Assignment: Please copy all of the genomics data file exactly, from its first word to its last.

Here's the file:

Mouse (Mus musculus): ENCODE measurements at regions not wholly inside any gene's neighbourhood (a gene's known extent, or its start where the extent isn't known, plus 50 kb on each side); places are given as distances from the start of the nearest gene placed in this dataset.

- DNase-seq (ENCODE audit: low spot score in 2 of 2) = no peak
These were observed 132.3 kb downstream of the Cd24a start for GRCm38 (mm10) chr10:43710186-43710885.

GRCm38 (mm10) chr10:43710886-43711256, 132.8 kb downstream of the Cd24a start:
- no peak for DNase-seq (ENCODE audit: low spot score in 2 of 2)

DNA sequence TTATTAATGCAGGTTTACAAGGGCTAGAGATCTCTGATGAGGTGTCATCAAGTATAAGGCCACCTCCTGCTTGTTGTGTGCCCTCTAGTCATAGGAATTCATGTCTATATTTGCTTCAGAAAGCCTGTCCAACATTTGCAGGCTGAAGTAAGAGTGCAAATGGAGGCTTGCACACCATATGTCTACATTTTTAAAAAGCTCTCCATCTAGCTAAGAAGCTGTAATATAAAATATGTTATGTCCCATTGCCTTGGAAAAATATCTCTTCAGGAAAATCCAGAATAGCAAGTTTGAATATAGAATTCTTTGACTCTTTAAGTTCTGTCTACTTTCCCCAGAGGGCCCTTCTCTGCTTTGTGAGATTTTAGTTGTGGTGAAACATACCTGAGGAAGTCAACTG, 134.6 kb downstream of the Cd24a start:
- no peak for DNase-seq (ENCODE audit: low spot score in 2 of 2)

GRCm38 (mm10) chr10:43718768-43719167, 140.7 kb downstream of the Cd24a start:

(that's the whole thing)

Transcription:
Mouse (Mus musculus): ENCODE measurements at regions not wholly inside any gene's neighbourhood (a gene's known extent, or its start where the extent isn't known, plus 50 kb on each side); places are given as distances from the start of the nearest gene placed in this dataset.

- DNase-seq (ENCODE audit: low spot score in 2 of 2) = no peak
These were observed 132.3 kb downstream of the Cd24a start for GRCm38 (mm10) chr10:43710186-43710885.

GRCm38 (mm10) chr10:43710886-43711256, 132.8 kb downstream of the Cd24a start:
- no peak for DNase-seq (ENCODE audit: low spot score in 2 of 2)

DNA sequence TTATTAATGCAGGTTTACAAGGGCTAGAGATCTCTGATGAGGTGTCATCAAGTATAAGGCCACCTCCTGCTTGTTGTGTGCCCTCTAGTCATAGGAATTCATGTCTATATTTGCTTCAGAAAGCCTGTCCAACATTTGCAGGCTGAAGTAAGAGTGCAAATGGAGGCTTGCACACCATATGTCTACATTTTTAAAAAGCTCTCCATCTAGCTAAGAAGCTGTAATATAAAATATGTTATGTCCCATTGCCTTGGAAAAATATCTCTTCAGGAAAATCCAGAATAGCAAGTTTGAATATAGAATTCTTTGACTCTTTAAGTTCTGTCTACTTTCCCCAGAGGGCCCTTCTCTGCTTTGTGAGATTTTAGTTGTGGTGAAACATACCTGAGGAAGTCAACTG, 134.6 kb downstream of the Cd24a start:
- no peak for DNase-seq (ENCODE audit: low spot score in 2 of 2)

GRCm38 (mm10) chr10:43718768-43719167, 140.7 kb downstream of the Cd24a start: